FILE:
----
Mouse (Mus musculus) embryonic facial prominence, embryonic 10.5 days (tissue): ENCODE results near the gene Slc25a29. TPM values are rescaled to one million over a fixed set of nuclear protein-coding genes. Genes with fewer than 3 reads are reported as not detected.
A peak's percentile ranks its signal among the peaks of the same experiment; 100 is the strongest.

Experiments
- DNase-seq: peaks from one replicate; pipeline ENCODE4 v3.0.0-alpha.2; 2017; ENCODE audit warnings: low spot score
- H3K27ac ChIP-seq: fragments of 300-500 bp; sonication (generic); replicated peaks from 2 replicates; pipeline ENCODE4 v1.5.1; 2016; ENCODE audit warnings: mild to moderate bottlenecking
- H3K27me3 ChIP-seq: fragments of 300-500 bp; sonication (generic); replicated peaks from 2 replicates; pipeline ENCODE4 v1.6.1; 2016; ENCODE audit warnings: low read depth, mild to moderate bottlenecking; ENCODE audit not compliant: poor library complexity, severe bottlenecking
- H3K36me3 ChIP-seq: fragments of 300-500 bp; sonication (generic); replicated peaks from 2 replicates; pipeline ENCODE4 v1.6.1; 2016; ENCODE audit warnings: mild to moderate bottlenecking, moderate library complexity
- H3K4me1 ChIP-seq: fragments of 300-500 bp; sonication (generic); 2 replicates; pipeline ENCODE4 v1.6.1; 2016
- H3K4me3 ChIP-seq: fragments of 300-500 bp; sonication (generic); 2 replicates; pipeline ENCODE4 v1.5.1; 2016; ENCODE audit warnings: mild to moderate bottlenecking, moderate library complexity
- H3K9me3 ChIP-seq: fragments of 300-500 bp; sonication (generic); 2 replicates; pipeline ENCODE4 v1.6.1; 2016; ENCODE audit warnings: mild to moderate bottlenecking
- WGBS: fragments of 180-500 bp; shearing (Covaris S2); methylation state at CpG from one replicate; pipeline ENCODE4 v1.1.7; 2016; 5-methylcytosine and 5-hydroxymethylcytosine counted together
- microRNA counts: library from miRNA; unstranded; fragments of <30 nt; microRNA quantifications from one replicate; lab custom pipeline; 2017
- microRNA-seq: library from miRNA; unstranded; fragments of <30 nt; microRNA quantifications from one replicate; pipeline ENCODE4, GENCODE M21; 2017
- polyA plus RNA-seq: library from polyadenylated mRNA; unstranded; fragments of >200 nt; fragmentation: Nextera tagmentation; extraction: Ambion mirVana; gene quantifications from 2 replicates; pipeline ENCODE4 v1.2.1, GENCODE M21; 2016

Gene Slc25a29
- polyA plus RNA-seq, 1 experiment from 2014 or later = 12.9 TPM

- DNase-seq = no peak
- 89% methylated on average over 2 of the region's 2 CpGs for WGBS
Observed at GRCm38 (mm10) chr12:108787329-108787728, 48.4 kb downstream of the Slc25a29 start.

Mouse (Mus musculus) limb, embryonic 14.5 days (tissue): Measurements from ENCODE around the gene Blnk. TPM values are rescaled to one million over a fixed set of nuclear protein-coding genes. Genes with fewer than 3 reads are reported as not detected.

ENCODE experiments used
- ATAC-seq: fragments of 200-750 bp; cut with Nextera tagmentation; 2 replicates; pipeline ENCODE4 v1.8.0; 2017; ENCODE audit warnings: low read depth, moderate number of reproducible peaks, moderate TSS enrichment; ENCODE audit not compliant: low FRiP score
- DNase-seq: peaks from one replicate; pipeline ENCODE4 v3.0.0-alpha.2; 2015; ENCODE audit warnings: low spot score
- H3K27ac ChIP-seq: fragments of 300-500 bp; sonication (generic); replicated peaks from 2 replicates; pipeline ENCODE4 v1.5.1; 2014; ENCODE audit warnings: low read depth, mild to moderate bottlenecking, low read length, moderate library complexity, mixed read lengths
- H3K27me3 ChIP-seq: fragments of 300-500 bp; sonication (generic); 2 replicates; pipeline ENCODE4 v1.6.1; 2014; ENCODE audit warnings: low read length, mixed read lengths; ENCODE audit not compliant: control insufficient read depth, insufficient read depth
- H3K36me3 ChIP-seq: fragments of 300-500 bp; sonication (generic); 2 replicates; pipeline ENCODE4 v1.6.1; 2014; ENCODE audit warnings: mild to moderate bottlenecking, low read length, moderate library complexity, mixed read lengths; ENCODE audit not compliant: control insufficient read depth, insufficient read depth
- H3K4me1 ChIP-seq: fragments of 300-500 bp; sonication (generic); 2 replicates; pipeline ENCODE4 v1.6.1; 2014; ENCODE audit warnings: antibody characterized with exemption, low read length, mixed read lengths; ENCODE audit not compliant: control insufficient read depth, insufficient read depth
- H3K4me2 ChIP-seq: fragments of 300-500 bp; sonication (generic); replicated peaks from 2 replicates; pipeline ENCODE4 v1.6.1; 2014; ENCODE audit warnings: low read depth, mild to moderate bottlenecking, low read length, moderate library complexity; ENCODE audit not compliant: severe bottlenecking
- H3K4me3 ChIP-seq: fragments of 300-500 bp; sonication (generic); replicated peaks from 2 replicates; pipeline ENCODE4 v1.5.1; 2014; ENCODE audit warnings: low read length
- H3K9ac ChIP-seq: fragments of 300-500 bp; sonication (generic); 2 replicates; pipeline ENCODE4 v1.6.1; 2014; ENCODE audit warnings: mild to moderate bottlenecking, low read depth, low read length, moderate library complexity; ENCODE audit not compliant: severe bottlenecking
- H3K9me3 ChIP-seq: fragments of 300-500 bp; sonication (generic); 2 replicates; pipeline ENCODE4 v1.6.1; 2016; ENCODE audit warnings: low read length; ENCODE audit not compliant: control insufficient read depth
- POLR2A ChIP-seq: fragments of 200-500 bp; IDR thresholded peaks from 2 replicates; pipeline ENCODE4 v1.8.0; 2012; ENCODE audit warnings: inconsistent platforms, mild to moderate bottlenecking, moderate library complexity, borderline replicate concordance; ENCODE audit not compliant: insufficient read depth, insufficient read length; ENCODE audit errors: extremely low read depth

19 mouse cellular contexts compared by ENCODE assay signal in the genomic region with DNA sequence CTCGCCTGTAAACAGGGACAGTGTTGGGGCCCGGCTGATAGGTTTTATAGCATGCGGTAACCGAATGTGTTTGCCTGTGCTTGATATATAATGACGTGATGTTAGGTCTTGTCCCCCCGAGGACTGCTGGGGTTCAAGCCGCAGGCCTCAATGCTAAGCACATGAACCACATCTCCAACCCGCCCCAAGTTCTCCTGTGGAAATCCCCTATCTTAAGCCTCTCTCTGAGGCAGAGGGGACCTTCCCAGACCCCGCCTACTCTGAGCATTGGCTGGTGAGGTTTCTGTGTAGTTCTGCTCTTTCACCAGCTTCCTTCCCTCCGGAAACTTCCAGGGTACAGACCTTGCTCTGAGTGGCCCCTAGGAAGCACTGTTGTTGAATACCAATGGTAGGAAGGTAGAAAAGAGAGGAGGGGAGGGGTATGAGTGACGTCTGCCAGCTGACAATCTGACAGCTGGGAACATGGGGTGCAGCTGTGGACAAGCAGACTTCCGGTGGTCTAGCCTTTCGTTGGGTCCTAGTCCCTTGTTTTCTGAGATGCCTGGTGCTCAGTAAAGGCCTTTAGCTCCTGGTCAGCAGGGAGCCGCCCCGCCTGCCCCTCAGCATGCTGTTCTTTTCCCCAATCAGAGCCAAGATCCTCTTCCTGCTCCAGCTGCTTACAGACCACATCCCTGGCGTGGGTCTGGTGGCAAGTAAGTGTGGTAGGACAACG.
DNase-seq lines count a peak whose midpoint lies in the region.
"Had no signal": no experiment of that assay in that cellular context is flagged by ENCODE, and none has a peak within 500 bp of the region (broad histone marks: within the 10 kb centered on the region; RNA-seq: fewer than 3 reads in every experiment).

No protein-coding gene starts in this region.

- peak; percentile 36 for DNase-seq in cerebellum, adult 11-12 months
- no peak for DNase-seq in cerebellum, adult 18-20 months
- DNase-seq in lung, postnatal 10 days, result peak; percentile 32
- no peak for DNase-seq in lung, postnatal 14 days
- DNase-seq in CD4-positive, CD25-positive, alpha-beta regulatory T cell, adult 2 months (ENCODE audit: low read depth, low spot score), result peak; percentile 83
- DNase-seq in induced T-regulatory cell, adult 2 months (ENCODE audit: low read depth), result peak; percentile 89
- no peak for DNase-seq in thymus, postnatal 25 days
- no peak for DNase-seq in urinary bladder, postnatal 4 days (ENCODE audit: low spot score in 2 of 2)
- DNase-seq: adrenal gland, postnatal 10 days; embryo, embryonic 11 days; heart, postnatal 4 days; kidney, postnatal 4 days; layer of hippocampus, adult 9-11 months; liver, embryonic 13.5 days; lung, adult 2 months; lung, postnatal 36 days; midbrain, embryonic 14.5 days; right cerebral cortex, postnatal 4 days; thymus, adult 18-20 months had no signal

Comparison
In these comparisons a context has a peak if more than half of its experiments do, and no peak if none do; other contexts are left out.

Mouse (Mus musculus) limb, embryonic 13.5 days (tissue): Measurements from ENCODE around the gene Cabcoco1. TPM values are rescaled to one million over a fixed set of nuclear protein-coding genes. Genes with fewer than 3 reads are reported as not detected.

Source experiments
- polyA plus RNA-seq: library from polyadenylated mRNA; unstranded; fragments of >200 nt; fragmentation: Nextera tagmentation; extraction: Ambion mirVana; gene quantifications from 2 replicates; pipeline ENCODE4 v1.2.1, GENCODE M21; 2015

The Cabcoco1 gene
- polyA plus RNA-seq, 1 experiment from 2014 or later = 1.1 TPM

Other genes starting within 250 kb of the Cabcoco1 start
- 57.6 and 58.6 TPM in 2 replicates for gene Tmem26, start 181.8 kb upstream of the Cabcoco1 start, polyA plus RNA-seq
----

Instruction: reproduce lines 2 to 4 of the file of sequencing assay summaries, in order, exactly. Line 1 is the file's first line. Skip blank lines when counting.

A peak's percentile ranks its signal among the peaks of the same experiment; 100 is the strongest.

Experiments
- DNase-seq: peaks from one replicate; pipeline ENCODE4 v3.0.0-alpha.2; 2017; ENCODE audit warnings: low spot score